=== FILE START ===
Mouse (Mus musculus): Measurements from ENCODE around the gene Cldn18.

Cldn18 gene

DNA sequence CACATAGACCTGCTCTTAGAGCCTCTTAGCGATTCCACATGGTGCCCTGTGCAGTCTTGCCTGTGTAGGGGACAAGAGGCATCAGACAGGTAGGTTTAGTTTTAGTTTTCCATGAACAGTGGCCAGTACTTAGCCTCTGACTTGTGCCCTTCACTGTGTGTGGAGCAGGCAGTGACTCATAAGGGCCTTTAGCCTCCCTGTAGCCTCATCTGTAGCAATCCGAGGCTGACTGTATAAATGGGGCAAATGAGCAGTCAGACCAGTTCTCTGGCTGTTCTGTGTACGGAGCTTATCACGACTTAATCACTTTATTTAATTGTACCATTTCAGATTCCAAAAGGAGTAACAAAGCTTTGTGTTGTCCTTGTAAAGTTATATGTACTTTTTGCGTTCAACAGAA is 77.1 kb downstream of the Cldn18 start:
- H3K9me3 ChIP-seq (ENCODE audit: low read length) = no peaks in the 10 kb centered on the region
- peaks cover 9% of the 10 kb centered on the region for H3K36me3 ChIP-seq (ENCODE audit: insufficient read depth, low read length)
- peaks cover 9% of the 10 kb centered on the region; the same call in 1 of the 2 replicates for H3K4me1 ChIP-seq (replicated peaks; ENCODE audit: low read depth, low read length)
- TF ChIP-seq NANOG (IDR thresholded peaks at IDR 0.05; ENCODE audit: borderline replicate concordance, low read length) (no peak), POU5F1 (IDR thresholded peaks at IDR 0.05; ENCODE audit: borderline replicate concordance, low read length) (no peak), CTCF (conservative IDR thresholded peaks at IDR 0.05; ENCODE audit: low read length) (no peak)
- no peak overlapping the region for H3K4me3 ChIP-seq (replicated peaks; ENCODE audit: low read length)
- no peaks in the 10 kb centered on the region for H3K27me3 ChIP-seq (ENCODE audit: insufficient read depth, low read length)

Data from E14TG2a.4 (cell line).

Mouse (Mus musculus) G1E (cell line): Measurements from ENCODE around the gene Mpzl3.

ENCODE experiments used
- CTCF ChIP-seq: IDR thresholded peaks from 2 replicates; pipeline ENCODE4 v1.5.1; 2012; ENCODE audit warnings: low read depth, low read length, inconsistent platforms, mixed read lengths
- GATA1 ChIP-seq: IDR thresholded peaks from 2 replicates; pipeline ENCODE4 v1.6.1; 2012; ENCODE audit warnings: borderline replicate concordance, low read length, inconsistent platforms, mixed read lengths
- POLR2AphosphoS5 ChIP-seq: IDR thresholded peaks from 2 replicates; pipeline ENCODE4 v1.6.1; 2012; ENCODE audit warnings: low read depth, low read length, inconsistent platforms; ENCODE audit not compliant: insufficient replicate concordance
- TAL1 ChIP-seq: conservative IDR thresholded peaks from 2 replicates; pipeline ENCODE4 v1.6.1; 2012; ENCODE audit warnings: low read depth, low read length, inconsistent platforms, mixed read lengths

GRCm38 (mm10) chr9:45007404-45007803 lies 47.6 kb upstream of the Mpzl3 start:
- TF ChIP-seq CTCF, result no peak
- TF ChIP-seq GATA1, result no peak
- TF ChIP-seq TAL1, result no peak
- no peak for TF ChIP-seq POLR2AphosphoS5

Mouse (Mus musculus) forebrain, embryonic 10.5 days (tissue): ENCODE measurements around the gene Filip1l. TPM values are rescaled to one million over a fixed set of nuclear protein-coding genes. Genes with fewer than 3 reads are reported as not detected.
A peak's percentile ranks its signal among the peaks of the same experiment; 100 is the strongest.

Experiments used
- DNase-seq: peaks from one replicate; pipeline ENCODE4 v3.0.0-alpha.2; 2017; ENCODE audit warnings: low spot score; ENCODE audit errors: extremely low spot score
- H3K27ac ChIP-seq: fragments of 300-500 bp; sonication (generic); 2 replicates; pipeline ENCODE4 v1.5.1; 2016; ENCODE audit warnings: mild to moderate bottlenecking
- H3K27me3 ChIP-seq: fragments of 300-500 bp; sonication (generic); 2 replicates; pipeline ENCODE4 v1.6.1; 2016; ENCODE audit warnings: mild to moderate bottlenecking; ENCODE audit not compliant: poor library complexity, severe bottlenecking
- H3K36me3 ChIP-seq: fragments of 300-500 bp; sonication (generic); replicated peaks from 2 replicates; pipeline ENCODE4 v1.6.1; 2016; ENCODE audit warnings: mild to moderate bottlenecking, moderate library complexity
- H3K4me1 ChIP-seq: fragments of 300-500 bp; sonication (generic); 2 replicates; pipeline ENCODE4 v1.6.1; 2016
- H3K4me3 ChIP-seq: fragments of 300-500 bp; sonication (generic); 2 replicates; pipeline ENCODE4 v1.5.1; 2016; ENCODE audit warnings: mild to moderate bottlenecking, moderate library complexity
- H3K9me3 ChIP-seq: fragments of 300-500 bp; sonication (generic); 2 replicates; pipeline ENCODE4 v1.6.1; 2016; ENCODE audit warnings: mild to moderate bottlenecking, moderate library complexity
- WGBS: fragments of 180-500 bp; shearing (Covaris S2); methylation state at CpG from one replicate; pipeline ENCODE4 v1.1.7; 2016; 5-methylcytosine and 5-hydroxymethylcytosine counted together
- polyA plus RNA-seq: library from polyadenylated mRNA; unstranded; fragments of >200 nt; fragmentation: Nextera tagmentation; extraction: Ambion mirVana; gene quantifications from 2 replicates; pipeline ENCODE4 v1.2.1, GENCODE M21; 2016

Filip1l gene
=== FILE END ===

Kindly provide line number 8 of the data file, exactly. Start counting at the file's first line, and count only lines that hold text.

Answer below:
- no peak overlapping the region for H3K4me3 ChIP-seq (replicated peaks; ENCODE audit: low read length)